Lillian lived life on her own terms. What that meant, over the years, was that people came and went in her life. There were always men, relationships, and friendships, but they were in a constant state of flux. She had her work, she traveled, and she hoped to finally be with Ted, the love of her life, who was married.

Born in the 1930s in the Midwest, Lillian came of age in a time of changing roles and expectations. Despite the expectations of those around her, she remained single and childless. The story sweeps across time from the 30s into the 90s, when Lillian is around sixty-something.

Lillian on Life is her story, and she tells it in her first person narrative, in a non-linear style. Sections are divided into defining moments of her life, beginning in childhood and ending at a point in which she is reflecting about what comes next.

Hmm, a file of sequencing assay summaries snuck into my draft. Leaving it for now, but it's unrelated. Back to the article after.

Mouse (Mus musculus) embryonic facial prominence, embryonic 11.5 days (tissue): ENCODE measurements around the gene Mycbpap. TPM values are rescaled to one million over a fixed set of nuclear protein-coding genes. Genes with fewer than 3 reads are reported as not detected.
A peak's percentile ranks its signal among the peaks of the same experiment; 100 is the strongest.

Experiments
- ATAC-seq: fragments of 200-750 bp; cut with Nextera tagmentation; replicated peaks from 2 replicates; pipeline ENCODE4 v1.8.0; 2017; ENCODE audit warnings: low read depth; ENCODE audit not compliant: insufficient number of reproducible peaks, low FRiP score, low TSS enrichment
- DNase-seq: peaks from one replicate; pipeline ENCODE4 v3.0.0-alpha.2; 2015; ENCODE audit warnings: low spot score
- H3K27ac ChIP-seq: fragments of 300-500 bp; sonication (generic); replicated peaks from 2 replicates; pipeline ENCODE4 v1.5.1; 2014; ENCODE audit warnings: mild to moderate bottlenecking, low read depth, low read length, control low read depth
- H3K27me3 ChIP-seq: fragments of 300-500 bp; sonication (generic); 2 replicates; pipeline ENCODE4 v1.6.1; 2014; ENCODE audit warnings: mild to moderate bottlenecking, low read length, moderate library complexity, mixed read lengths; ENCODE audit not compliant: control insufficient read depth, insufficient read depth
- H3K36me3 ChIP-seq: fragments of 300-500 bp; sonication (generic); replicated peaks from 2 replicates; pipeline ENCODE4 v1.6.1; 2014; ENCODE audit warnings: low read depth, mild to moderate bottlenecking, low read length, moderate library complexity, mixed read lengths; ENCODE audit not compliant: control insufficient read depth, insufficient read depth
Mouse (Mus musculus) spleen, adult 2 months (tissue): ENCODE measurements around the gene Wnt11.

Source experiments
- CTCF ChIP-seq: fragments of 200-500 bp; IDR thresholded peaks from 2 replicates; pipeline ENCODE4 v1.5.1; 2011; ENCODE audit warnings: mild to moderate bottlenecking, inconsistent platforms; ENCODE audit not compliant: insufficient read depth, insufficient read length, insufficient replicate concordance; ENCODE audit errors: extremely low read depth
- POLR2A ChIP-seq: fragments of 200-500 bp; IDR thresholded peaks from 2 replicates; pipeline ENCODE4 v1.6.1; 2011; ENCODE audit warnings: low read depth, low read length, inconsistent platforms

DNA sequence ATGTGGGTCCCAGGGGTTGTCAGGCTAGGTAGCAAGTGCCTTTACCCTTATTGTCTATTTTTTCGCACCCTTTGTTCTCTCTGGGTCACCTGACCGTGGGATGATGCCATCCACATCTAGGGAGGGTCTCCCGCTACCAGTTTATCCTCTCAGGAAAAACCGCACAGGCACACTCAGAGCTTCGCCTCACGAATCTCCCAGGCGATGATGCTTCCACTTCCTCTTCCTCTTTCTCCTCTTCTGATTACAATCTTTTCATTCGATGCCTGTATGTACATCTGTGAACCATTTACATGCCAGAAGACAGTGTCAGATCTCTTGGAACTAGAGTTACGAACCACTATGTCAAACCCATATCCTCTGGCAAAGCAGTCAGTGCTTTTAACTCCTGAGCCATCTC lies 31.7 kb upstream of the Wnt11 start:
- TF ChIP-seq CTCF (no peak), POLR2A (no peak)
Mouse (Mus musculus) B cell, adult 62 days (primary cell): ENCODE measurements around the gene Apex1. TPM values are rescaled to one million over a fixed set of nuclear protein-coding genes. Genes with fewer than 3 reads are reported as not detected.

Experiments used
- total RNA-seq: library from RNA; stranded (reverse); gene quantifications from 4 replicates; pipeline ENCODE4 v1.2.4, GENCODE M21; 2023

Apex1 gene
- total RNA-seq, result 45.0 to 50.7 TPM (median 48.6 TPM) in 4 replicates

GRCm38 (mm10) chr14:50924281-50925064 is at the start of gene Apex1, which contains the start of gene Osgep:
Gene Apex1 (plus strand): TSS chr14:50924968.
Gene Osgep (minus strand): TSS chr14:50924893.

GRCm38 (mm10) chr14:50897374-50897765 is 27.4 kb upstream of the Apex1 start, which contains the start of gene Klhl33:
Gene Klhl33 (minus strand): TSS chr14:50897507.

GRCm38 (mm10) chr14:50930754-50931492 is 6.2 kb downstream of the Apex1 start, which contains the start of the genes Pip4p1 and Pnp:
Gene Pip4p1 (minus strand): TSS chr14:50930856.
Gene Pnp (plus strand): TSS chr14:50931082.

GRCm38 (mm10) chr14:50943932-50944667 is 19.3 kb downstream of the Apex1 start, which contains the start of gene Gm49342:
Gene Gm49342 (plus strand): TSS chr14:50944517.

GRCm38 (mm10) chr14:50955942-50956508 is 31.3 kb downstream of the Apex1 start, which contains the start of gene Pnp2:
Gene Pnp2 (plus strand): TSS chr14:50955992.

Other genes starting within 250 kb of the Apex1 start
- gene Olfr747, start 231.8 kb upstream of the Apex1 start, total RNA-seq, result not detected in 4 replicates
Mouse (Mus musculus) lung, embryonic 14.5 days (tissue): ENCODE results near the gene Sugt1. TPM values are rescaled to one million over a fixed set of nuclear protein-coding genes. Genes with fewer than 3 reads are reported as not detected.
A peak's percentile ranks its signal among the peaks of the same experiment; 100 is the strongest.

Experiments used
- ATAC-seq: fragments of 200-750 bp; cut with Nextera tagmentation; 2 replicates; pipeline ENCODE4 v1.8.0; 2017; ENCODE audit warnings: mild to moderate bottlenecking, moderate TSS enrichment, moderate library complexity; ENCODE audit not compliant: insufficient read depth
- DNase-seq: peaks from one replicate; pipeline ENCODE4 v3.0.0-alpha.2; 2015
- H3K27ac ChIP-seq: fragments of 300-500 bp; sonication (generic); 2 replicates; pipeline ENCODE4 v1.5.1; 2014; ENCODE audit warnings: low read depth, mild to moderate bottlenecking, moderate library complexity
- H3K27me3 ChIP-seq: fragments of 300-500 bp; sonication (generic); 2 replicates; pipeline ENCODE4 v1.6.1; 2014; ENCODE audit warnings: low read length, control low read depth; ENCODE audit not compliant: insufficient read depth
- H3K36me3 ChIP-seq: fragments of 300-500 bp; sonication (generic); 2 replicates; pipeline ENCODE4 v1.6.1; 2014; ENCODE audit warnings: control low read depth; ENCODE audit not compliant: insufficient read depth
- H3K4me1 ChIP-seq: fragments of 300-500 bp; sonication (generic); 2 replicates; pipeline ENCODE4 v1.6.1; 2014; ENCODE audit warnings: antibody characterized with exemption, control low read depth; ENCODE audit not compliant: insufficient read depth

I like this section that sums up some of her conclusions:

“The culture shock of Europe knocked the ability to judge other people’s behavior right out of me. Nobody came from where I came from or felt what I felt, so I adapted. Gay men loved how unconventionally I lived, I think. But I wanted to get married and have children. That had been the plan. Lovers and wine, cigarettes and skinny black clothes–those were the detritus on the rings circling the planet of my dreams. I was in orbit and I couldn’t find my way across the void.”

My feelings about the book ranged from elation at the thrill of Lillian’s adventures to the sadness as she neared the end of her life. Her cumulative losses felt like a high price to pay for living on her own terms. A book that I will remember, but which is not one of my favorites. I recommend it for those who enjoy the narrative style that feels like a memoir, and delves into a person’s choices and reflections about them. 4.0 stars.

Please leave your thoughts. Comments, not awards, feed my soul. Thanks!

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